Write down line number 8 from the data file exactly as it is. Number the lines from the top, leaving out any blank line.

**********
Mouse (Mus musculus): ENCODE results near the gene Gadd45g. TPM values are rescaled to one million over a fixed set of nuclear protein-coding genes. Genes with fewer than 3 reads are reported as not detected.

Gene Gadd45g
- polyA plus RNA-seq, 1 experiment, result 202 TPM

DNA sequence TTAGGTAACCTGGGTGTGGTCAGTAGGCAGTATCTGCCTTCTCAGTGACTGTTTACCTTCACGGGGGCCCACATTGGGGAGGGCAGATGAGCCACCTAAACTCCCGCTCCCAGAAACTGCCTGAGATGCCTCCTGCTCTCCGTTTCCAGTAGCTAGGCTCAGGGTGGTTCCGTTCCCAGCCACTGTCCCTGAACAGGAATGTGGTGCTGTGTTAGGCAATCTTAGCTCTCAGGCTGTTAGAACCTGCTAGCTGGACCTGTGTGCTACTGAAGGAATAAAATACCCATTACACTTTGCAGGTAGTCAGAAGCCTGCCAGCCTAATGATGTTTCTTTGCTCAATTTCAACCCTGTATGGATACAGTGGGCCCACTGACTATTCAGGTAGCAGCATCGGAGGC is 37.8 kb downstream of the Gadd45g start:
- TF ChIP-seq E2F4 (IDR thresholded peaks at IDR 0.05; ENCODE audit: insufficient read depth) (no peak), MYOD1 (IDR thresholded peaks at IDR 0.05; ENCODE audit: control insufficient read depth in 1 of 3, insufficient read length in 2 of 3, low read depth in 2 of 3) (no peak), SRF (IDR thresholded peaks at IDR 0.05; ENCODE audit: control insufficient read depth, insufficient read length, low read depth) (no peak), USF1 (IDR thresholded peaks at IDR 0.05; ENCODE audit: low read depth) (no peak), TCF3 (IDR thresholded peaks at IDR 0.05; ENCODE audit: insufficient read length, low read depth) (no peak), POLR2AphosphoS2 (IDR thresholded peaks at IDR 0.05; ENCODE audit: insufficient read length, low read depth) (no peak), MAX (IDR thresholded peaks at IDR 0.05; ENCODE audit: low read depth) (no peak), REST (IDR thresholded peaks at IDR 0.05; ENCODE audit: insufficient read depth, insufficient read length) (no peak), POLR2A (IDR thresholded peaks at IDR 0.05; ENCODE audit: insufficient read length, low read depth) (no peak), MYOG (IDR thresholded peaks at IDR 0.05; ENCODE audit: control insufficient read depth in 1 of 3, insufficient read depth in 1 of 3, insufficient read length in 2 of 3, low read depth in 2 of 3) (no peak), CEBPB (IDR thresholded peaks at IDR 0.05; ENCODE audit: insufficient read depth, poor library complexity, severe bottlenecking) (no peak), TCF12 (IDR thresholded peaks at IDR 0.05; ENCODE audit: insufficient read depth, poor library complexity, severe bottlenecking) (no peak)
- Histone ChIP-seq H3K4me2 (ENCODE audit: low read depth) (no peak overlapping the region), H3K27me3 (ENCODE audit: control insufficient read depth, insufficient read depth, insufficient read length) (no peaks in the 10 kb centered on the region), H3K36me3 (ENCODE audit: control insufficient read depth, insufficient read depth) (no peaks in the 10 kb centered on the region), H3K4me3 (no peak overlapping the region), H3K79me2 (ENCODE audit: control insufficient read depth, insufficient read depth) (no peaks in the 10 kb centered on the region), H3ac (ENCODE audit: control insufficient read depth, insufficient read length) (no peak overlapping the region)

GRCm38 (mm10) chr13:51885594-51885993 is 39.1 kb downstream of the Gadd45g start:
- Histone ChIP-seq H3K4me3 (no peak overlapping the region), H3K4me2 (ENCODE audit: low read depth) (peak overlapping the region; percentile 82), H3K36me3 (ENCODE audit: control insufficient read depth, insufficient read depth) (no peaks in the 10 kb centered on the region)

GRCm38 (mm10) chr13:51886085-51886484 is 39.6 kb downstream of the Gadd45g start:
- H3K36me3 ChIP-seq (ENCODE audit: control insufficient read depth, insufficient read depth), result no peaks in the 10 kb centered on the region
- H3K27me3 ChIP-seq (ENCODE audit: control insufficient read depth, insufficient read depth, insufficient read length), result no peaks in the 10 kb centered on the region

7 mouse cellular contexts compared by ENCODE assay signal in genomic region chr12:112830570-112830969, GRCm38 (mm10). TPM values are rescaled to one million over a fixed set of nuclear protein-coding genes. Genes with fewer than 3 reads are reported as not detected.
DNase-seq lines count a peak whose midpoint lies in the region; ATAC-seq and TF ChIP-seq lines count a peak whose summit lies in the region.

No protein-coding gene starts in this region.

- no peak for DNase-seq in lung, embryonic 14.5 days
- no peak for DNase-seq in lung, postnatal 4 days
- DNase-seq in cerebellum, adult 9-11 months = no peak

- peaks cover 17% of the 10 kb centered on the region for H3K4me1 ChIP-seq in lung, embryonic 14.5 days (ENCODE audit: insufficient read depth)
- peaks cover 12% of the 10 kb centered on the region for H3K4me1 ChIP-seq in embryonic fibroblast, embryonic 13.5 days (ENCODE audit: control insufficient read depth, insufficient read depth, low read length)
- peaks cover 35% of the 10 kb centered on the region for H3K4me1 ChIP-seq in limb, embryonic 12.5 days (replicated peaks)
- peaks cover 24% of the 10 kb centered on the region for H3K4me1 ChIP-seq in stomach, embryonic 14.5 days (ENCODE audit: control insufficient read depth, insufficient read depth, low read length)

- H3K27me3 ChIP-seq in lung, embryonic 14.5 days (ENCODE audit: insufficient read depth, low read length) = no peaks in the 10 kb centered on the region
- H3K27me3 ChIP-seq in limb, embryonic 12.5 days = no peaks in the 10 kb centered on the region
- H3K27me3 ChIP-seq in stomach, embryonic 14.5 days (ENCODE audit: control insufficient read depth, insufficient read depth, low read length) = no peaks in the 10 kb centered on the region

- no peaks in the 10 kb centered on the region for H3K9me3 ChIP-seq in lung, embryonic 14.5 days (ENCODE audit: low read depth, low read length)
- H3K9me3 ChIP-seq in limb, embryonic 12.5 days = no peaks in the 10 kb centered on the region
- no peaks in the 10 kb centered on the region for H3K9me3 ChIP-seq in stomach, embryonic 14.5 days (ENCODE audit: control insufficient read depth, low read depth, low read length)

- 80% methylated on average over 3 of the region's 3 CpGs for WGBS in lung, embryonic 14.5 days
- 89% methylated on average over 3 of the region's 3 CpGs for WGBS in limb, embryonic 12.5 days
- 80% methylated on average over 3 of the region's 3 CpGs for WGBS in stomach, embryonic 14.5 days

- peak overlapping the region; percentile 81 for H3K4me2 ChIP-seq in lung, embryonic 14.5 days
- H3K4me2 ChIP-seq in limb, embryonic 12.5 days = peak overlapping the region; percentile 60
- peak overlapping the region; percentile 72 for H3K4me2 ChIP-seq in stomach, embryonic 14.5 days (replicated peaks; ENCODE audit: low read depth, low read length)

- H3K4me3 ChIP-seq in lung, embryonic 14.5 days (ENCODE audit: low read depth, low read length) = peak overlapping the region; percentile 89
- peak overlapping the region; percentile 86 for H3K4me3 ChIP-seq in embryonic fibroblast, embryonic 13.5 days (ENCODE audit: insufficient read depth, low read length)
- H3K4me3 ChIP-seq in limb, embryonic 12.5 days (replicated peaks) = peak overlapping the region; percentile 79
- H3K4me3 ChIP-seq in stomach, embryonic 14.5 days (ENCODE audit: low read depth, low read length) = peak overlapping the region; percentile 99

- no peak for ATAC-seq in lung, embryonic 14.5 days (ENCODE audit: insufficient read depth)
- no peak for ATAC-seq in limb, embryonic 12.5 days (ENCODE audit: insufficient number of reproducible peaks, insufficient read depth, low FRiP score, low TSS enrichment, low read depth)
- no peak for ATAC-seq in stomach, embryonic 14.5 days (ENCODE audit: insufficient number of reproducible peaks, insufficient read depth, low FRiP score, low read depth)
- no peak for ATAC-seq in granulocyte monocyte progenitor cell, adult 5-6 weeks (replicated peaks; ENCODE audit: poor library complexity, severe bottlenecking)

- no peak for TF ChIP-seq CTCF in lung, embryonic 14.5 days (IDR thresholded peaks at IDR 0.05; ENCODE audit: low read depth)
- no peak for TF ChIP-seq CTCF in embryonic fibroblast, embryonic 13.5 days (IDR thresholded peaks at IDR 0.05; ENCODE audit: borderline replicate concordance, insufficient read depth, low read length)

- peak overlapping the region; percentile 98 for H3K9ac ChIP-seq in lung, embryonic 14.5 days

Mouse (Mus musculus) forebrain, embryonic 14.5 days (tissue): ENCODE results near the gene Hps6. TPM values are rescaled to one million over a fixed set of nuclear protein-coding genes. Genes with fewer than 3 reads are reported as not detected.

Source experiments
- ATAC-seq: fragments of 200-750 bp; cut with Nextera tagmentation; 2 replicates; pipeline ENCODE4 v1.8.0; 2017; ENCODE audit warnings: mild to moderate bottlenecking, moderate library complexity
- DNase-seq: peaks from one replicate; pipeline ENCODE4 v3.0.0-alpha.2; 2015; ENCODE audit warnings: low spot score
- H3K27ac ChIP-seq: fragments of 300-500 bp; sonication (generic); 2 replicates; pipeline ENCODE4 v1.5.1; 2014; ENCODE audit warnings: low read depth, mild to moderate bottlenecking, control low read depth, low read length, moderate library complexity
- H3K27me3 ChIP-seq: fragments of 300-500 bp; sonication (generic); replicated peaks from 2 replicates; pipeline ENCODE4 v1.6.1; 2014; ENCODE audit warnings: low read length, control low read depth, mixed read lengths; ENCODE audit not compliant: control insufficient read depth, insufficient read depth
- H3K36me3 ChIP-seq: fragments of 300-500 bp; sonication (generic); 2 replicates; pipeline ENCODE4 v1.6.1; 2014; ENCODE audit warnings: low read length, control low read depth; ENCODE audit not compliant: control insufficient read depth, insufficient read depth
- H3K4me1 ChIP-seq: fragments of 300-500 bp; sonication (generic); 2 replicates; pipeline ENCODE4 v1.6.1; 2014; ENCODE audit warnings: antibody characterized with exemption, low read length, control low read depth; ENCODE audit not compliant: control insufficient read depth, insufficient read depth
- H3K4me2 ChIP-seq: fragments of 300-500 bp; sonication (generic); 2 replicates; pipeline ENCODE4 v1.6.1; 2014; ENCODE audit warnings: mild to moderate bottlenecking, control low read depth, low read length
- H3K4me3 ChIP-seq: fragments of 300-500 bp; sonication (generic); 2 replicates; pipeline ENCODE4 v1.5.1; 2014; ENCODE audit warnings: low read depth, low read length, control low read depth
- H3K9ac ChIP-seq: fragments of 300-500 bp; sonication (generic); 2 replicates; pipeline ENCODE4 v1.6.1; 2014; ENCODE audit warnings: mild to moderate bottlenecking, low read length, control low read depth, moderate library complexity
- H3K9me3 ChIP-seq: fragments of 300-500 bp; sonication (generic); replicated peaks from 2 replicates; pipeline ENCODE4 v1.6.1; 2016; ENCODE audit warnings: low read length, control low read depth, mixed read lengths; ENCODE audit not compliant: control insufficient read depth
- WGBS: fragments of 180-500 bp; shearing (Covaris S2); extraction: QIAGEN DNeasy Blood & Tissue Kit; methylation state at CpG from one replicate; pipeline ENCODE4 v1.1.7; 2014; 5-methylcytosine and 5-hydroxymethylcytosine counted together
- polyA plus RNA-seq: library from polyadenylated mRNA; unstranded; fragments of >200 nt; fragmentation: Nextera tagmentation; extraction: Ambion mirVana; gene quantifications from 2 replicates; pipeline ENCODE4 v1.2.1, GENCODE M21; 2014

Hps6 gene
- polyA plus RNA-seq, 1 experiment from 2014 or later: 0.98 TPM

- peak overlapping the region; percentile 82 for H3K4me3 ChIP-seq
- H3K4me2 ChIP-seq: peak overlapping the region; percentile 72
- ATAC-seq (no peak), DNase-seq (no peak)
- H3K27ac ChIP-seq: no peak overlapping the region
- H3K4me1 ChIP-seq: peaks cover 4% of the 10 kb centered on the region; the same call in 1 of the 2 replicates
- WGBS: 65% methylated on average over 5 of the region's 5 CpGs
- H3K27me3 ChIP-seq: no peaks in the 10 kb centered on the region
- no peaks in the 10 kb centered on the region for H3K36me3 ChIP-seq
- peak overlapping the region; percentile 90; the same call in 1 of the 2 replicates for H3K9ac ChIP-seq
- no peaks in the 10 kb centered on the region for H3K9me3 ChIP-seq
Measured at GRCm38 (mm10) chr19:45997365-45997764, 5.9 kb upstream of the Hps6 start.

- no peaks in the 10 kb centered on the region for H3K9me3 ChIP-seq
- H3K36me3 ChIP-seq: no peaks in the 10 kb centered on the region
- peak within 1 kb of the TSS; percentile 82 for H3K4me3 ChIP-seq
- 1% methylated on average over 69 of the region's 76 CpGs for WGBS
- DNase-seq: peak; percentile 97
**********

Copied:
- Histone ChIP-seq H3K4me3 (no peak overlapping the region), H3K4me2 (ENCODE audit: low read depth) (peak overlapping the region; percentile 82), H3K36me3 (ENCODE audit: control insufficient read depth, insufficient read depth) (no peaks in the 10 kb centered on the region)